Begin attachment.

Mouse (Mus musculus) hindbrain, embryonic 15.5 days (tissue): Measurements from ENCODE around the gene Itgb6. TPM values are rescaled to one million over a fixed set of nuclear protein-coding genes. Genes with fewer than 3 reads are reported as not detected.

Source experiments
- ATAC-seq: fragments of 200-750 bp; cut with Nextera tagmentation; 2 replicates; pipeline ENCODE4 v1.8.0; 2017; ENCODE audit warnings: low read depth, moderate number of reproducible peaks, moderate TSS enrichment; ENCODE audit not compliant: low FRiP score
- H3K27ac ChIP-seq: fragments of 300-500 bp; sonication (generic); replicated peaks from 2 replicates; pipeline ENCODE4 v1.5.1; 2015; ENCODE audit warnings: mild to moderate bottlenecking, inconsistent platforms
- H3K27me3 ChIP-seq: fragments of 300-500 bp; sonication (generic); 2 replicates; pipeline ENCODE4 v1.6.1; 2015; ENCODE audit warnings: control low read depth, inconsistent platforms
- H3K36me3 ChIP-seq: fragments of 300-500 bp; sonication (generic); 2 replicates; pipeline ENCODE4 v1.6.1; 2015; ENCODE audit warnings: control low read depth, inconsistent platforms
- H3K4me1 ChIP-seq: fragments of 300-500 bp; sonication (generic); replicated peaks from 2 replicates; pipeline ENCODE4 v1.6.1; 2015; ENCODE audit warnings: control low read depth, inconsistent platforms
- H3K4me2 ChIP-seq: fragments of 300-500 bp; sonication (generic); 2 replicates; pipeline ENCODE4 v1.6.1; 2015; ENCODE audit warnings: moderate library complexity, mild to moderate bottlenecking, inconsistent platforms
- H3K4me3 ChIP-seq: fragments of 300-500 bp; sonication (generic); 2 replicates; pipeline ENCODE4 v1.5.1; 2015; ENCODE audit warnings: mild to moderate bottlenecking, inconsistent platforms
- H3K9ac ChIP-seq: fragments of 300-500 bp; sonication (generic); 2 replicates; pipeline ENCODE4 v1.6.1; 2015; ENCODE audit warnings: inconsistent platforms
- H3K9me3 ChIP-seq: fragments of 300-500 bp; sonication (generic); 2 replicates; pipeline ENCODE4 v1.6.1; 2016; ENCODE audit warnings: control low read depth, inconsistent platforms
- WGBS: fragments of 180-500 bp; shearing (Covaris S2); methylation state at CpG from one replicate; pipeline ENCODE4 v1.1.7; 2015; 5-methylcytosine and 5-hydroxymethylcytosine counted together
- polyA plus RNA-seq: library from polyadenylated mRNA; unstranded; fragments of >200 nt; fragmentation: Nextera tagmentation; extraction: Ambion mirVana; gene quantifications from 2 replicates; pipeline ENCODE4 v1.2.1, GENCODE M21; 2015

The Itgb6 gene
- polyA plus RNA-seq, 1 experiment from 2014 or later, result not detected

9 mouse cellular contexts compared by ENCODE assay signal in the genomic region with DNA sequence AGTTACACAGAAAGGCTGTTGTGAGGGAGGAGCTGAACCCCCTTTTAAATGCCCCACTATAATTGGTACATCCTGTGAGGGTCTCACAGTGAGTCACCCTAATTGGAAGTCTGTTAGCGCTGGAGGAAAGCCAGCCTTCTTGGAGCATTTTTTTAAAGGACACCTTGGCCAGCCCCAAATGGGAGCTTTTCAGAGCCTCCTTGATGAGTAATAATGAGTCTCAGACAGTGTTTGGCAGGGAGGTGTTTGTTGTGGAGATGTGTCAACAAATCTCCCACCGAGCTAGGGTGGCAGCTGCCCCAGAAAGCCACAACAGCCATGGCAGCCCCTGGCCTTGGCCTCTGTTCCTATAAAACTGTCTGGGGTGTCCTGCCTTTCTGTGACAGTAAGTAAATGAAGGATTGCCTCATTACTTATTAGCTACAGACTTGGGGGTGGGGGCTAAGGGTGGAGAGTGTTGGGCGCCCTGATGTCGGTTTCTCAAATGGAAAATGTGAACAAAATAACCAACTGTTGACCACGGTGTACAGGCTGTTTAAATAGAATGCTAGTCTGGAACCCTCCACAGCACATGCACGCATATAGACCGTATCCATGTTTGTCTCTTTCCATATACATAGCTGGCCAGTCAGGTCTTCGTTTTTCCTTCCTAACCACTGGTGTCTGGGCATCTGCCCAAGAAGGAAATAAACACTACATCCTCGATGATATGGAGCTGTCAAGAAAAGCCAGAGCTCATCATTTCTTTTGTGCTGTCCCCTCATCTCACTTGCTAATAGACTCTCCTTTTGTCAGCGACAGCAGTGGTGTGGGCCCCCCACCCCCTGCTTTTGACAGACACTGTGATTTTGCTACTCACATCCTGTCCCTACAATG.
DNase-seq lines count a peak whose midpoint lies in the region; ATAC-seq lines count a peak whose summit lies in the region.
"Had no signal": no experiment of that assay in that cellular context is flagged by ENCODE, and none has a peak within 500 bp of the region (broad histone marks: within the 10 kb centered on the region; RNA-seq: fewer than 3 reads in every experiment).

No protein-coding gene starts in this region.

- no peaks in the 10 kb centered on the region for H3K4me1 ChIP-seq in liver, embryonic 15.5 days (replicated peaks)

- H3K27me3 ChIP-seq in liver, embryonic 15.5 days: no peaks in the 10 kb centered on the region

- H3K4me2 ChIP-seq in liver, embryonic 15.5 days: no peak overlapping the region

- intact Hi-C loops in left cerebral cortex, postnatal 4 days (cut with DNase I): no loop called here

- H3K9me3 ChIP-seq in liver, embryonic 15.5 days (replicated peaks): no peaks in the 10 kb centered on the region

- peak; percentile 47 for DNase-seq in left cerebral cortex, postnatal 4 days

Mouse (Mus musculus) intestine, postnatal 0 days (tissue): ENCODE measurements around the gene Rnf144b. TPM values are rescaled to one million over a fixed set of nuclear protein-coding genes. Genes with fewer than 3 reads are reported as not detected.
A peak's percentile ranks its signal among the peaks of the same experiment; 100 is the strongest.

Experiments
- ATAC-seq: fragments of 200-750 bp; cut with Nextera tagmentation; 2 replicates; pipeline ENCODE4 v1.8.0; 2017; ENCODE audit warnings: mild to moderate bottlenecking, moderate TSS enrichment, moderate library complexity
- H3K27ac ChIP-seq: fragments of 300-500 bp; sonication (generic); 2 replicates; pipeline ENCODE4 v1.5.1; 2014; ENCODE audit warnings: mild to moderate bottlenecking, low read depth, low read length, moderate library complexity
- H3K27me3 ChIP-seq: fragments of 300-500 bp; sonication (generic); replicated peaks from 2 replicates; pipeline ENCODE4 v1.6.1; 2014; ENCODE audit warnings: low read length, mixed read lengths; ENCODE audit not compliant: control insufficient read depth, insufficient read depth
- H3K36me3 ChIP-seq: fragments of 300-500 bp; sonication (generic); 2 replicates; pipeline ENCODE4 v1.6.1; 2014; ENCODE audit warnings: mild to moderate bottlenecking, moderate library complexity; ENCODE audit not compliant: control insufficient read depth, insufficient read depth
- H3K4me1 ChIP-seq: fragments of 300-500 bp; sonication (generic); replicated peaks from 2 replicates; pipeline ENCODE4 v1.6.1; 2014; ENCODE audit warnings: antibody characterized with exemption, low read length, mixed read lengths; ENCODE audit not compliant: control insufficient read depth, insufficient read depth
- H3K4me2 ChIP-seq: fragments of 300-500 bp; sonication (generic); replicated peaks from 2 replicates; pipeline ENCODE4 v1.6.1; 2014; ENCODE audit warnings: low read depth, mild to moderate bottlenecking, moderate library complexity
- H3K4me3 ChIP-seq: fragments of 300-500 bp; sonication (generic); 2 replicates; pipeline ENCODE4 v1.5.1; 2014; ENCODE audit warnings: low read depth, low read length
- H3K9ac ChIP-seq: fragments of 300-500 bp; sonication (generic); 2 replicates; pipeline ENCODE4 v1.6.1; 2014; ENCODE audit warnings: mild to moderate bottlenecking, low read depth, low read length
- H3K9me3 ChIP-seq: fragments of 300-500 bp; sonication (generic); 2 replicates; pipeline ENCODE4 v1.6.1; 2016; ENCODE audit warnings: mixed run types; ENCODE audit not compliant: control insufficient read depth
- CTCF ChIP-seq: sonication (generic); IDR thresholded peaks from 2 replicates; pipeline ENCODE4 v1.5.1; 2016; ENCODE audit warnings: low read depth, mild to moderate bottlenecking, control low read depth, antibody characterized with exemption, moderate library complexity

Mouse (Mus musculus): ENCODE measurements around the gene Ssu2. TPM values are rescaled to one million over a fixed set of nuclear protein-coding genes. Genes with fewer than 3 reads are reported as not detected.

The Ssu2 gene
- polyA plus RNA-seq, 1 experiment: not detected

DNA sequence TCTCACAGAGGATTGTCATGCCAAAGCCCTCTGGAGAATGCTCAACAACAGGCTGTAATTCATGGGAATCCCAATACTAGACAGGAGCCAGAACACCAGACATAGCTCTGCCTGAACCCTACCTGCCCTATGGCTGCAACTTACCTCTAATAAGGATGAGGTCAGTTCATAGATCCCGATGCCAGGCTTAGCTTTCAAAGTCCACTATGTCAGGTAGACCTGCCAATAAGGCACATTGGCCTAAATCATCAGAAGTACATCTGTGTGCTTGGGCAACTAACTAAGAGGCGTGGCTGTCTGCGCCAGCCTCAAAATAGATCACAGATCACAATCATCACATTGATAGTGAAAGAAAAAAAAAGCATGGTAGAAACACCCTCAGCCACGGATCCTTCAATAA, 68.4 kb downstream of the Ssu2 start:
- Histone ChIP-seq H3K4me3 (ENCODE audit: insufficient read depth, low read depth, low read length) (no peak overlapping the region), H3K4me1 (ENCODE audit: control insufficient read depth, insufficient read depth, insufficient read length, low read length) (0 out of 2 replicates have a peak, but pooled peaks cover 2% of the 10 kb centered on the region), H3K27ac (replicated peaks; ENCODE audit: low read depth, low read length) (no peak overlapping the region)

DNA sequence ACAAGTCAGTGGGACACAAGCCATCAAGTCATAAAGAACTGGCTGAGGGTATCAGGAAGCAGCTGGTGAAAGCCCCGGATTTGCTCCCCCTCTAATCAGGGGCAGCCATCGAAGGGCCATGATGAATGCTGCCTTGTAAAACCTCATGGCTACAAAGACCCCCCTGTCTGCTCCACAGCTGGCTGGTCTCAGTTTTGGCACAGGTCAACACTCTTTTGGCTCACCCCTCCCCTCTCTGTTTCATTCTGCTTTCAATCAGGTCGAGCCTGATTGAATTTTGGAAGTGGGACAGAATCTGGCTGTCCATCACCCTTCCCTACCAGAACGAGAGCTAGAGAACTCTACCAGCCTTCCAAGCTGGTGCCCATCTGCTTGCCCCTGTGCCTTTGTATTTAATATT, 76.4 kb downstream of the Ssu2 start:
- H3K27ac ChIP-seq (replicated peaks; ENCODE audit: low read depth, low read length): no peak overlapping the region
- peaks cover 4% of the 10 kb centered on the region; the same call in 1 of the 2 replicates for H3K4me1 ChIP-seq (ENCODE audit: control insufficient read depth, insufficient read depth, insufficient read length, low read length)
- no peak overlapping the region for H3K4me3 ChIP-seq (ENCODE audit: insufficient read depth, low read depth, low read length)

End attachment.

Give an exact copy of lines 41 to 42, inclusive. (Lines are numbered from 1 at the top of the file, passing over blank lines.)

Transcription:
- polyA plus RNA-seq, 1 experiment: not detected

DNA sequence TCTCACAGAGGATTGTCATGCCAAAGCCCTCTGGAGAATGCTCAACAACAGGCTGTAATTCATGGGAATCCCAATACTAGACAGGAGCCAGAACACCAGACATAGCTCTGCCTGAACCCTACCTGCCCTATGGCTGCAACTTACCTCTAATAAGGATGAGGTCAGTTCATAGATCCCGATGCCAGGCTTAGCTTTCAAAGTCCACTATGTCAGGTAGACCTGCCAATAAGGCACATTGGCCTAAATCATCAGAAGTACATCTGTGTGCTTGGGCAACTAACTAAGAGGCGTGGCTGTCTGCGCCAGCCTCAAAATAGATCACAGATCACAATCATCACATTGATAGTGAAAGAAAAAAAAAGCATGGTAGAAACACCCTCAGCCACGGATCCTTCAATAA, 68.4 kb downstream of the Ssu2 start: